Mr. Bramer served in Afghanistan for several months beginning in mid-2002, she said, and went to Iraq in late summer 2003. When the accident occurred, "they had to shock him to get his heart going again," she said. "He told me that they did not expect him to make it at that time. They brought him to a ward of the hospital where they were bringing the mortally wounded soldiers."

Mr. Bramer was moved to a hospital in Germany, then to Walter Reed Army Medical Center in Washington, D.C. When he was released from the hospital, Mr. Bramer was stationed in North Carolina at Fort Bragg, home of the 82d Airborne, and there the safety net that had sustained him in the military seemed to fray. No one appeared to grasp the severity of his injury, his sister said.

He received a medical discharge last summer and just after Christmas spent a week in Los Angeles.

Friends told Mr. Bramer's mother and sister that he had been suffering anxiety attacks and had a mild heart attack last month.

"He was also experiencing the migraines in a greater intensity," his mother said. "And the doctors told him that they weren't going to get better, they were going to get worse."

After being injured in Iraq, "possibly he had convinced himself that he should not have gone on longer after the accident, especially with the pain all the time," his sister said.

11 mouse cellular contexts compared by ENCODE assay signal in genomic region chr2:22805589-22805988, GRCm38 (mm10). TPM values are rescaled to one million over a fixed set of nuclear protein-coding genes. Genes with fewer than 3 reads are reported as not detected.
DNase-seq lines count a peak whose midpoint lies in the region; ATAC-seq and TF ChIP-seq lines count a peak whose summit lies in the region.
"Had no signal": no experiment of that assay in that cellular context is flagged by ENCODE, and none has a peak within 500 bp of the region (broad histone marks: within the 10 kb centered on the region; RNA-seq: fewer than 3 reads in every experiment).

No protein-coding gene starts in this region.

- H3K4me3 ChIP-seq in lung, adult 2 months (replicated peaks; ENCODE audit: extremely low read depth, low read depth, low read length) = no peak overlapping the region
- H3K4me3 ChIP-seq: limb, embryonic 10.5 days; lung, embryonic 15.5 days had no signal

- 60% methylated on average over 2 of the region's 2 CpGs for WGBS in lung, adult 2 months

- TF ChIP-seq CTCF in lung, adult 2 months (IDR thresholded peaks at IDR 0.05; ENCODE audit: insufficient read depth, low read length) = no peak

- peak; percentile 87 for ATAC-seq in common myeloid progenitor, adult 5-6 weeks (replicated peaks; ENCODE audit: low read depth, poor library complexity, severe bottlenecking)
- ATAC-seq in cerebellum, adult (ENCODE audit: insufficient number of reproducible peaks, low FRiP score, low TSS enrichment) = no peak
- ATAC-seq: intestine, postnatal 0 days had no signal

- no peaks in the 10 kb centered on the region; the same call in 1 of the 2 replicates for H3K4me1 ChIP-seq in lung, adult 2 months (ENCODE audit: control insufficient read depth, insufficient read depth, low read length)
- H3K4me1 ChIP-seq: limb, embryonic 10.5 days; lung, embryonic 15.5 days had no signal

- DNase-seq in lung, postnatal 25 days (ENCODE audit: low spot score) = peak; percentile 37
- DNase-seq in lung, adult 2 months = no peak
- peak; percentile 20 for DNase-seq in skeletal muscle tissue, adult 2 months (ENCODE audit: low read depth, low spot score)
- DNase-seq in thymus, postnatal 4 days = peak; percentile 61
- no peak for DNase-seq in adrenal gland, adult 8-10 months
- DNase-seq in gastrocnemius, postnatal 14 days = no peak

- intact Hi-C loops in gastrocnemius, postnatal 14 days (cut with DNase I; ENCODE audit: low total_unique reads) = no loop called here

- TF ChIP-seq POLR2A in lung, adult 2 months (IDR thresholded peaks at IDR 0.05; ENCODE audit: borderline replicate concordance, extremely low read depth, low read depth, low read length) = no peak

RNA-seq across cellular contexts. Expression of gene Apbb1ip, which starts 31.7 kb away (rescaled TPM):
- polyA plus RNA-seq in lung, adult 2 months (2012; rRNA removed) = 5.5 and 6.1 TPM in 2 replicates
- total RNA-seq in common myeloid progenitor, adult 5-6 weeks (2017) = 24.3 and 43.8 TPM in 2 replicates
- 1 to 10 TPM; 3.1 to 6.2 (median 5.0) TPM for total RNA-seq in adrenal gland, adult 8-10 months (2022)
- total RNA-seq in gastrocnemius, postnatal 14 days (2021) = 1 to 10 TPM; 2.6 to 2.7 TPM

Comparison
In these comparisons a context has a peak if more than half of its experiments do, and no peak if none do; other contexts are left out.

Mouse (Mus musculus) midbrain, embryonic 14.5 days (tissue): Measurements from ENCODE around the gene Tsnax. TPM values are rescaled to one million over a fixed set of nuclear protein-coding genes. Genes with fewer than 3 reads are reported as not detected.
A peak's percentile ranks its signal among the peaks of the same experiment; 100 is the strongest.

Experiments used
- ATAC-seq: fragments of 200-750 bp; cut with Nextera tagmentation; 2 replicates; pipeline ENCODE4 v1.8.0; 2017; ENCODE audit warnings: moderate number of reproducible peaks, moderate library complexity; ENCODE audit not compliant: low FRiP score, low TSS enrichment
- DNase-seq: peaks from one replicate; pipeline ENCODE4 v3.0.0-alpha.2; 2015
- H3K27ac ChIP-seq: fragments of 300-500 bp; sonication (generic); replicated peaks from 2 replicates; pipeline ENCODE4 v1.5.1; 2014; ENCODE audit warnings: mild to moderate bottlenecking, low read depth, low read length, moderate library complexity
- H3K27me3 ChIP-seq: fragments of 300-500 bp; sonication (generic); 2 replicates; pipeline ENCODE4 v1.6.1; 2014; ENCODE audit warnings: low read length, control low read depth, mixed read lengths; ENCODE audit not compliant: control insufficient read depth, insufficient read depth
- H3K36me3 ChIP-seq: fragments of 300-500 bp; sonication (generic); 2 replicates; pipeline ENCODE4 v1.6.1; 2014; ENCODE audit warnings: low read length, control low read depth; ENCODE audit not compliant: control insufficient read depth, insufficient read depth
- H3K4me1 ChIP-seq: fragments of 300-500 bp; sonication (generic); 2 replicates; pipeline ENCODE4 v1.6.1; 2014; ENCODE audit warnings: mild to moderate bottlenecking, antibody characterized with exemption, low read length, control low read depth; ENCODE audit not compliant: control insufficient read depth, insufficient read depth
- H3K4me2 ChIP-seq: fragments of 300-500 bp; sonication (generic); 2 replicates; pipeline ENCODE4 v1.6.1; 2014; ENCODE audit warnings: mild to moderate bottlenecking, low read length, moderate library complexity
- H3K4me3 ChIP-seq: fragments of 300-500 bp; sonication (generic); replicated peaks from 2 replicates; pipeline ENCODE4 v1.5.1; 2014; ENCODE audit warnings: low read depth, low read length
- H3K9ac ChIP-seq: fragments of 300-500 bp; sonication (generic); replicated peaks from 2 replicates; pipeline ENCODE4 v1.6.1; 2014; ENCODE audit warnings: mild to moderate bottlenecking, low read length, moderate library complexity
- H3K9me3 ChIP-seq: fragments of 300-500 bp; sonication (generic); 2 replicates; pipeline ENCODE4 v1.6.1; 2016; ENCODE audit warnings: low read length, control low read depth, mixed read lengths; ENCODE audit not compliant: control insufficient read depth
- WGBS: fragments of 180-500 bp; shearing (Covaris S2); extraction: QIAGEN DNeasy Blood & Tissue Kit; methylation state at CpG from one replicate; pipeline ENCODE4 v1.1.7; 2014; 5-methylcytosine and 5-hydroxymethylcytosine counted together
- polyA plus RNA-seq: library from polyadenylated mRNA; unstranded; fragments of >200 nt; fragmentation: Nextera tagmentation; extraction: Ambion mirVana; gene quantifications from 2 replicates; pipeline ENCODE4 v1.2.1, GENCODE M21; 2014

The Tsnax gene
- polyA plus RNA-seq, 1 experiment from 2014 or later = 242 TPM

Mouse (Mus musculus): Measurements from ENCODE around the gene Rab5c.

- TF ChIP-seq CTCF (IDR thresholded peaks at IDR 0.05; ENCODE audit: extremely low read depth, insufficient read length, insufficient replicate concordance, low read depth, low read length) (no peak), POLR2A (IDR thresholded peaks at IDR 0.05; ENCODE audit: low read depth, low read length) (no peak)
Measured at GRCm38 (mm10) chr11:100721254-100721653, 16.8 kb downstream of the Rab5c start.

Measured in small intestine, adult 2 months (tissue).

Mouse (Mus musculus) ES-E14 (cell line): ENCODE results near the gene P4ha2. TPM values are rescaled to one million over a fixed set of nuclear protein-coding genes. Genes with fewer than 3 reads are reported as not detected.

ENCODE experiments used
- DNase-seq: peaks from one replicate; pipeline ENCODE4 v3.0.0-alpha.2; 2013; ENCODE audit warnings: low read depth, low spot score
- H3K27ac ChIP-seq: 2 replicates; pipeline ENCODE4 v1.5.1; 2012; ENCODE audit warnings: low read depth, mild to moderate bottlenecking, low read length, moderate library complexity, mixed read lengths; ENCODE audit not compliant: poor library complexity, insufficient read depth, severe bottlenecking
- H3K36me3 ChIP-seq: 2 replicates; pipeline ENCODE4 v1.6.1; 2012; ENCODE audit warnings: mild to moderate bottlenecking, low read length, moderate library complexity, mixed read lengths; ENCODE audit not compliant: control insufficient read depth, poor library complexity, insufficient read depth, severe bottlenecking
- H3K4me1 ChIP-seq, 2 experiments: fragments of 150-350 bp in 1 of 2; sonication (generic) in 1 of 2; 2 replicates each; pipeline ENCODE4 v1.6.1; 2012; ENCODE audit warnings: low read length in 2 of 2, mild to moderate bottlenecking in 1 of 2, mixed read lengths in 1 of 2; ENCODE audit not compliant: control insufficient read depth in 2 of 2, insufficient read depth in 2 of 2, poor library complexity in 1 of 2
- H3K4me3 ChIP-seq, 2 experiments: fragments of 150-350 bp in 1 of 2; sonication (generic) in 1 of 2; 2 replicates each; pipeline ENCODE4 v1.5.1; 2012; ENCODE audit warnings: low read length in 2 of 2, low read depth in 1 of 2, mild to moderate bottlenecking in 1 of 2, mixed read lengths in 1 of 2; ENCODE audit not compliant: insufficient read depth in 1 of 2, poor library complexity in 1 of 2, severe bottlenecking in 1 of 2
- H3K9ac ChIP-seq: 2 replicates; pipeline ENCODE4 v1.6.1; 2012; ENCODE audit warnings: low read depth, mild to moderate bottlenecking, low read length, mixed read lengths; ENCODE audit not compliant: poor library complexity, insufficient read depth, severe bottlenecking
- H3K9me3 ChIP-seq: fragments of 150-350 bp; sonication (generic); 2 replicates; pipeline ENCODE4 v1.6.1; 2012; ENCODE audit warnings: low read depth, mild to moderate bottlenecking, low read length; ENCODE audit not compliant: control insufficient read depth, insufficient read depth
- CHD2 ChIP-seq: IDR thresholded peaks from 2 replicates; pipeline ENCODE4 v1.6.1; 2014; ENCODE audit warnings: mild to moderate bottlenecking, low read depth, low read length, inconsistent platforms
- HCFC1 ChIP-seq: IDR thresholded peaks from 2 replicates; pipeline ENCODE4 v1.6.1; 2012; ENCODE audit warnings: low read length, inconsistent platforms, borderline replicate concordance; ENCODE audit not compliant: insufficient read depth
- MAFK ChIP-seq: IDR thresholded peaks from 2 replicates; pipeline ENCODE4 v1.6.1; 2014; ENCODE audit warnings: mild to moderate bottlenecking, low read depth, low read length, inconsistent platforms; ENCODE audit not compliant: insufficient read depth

Meanwhile, the memory lingered of the peace he had felt when his heart stopped.

"I think in terms of how his mind was perceiving, it was a comparison," his sister said. "He could have that if he died."

In addition to his father, mother, and sister Barbara, Mr. Bramer leaves his grandmothers, Virginia A. McQuarrie of Bath, Maine, and Grace I. Bramer of Warminster, Pa.; three other sisters, Sheila McQuarrie of Boston, and Alyssa and Noelle of Brewster; and three brothers, Bailey and Karl of Lexington, and Brenden of Brewster.

A funeral Mass will be said at 10 a.m. Thursday in St. Mary Church in Bath, Maine. Burial will be in Oak Grove Cemetery in Bath.

From Lorraine Cicero 04/25/07:

I read the article on Michael Bramer of Massachusetts a fallen soldier. Tears flowed down my cheeks without stopping. You see he was a young man that came to my home to visit as a young adult and in between his sufferings and tales of war. He was the most fascinating individual I have ever encountered and not only that the most intellectual. He was simply amazing. It is unfortunate that he was promised schooling and never happened. I remember sitting with him for hours listening to his tales of life itself. He said at one point. You know people should be thankful to go to MacDonalds and have a meal is a great thing. We don't realize how fortunate we are in life, if you could only know what others go through.

He made so many projects at MIT and was very fascinated with the whole concept of creating and inventing. I have been heartbroken and pained by his leaving this earth. For those who wake up in the morning he is one of many who have gone overseas for our country. He remains a spirit of goodness and for all his sufferings at a young age and sorrow my heart is sad.
There are many like Michael that I am sure, one cannot erase the spirit and heart he had . I have been blessed to have know him, as he was a close friend to my son who took this very hard.The article was absolutely touching.